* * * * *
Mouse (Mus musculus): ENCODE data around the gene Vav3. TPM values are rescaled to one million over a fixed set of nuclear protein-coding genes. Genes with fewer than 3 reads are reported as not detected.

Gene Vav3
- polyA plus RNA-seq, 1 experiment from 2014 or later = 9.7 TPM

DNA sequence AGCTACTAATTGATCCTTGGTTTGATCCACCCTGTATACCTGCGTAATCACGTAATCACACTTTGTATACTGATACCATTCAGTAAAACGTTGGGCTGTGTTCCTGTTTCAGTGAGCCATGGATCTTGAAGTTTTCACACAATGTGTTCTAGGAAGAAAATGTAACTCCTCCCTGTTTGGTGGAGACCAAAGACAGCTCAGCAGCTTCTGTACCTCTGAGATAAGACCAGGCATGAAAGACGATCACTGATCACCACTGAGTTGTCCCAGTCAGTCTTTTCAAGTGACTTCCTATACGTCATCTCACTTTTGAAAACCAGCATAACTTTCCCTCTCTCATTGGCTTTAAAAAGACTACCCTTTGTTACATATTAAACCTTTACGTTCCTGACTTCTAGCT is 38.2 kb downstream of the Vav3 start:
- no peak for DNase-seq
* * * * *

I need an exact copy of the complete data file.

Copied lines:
Mouse (Mus musculus): ENCODE data around the gene Vav3. TPM values are rescaled to one million over a fixed set of nuclear protein-coding genes. Genes with fewer than 3 reads are reported as not detected.

Gene Vav3
- polyA plus RNA-seq, 1 experiment from 2014 or later = 9.7 TPM

DNA sequence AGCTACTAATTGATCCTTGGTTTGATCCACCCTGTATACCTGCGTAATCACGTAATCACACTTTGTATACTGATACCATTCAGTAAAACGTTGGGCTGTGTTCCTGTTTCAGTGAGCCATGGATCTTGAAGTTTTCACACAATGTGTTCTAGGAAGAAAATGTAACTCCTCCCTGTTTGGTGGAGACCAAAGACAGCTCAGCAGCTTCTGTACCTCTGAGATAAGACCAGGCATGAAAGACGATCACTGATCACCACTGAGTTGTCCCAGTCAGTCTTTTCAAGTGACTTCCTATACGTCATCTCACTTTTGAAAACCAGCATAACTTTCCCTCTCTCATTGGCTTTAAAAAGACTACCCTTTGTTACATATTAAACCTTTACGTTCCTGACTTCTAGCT is 38.2 kb downstream of the Vav3 start:
- no peak for DNase-seq